Address - Paid domestic violence leave
THE HON TONY BURKE MP, MINISTER FOR EMPLOYMENT AND WORKPLACE RELATIONS: Thanks so much, Michelle, and we acknowledge the traditional owners of the land that we're on and their elders past and present and proud to be here as part of a Government that's committed to delivering the Uluru Statement from the Heart in full.
I want to acknowledge my parliamentary colleagues who are here; Katy Gallagher, Amanda Rishworth. I'm not sure if we've got anyone else at the moment, but I know others will come. Michelle, your role, both for your own passion on this, but also your role in leading the Australian trade union movement, the state and national leaders who are here from the ACTU, the different state and territory union organisations and various branches of unions. But most importantly, the delegates, the frontline workers. For people who are often in what can feel like the most lonely decision they will make in their lives. You've been there for them, you've been there for them, you've organised for them, you've changed workplace rules for them, and now you’ve changed the law of Australia for them.
This campaign, this cause -- what starts for people's lives tomorrow, did not start in this Parliament. Right back in 2009, there were a group of academics, experts from the Domestic and Family Violence Clearinghouse at University of New South Wales, who approached the trade union movement in New South Wales about the possibility of this idea. Then the following year, Surf Coast Shire Council, first place in the world to establish this. It meant so much when the bill was going through the House of Representatives to know that now in the House of Representatives, Libby Coker, the member for Corangamite, here seeing the law through the parliament, who in 2010 had been the mayor of Surf Coast Shire Council. You organised and then it came to us to work through "Okay, how do we draft this?", and in conversations with many people, I don't want to single out many people, but I think I should single out Nat Lang.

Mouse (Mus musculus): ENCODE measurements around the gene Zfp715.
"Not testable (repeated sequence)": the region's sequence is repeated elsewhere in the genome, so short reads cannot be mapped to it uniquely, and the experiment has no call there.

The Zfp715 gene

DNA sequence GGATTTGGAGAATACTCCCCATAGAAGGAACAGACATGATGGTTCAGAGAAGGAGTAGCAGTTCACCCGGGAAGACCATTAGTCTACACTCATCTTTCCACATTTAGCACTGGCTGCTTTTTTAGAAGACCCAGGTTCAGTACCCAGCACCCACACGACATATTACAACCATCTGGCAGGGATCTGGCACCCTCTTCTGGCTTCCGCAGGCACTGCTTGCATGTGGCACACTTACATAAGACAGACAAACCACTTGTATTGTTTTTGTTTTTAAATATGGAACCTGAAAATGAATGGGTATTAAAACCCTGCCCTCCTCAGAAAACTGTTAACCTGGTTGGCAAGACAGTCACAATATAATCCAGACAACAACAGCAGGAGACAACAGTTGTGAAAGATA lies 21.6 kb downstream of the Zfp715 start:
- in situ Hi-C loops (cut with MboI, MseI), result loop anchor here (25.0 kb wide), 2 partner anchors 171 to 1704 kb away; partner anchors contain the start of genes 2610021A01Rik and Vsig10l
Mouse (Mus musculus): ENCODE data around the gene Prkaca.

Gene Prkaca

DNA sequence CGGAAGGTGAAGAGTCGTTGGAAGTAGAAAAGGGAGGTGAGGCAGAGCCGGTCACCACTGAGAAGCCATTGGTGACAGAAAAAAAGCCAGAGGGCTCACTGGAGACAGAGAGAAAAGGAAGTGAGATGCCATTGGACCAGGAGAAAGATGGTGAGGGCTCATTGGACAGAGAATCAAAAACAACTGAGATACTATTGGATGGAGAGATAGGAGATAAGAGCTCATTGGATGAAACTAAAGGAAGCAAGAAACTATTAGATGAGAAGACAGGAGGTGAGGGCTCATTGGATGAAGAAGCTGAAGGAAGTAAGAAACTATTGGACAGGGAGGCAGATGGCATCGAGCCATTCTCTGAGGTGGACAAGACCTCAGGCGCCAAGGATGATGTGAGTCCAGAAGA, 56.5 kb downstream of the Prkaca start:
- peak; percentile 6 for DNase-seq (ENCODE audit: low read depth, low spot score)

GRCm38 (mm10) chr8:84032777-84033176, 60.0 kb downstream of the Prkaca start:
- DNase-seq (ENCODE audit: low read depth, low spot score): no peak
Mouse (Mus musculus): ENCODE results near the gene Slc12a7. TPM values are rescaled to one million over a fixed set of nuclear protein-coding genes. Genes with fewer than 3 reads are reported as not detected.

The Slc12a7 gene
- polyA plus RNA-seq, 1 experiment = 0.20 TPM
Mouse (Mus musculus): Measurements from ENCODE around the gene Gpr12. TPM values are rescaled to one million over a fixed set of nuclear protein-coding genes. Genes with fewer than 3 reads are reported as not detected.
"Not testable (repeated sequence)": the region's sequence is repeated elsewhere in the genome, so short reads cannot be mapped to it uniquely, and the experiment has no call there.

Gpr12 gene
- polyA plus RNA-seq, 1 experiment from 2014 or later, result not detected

Everything came back to one principle. You shouldn't have to choose between your safety and your pay. Now, that started with, okay, what would ten days paid leave mean? But then you had to say, "Well, often normally we don't give leave entitlements to casuals," but if you don't on this, then a whole portion of the workforce is going to have to choose between their safety and their pay. So we had to include casuals.
Then normally you don't include various loadings on a leave entitlement, but if you didn't include the loadings, people would be choosing between their safety and their pay. We know that while it sounds simple to say choosing for your safety, but for everything else that can be going on at these moments in someone's life, just choosing your safety can be a really hard decision itself. You shouldn't, on top of that, be putting your pay at risk, be putting your job at risk, and as of tomorrow, they won't.
So for 11 million Australian employees, the law has been changed and you should not simply own this as voters, which you own all decisions in the Parliament as voters. But you organised, you listened, and a whole lot of you, as well, have spent your days on the front line helping people in this situation in so many ways.
There'll now be people, who no one in this room will ever meet, who just had the biggest crisis of their life. It's that little bit easier because of what you've done.
This will change people's lives, it will give people safety. I see the signs around, we won't wait, you're right. We won't wait, it starts tomorrow.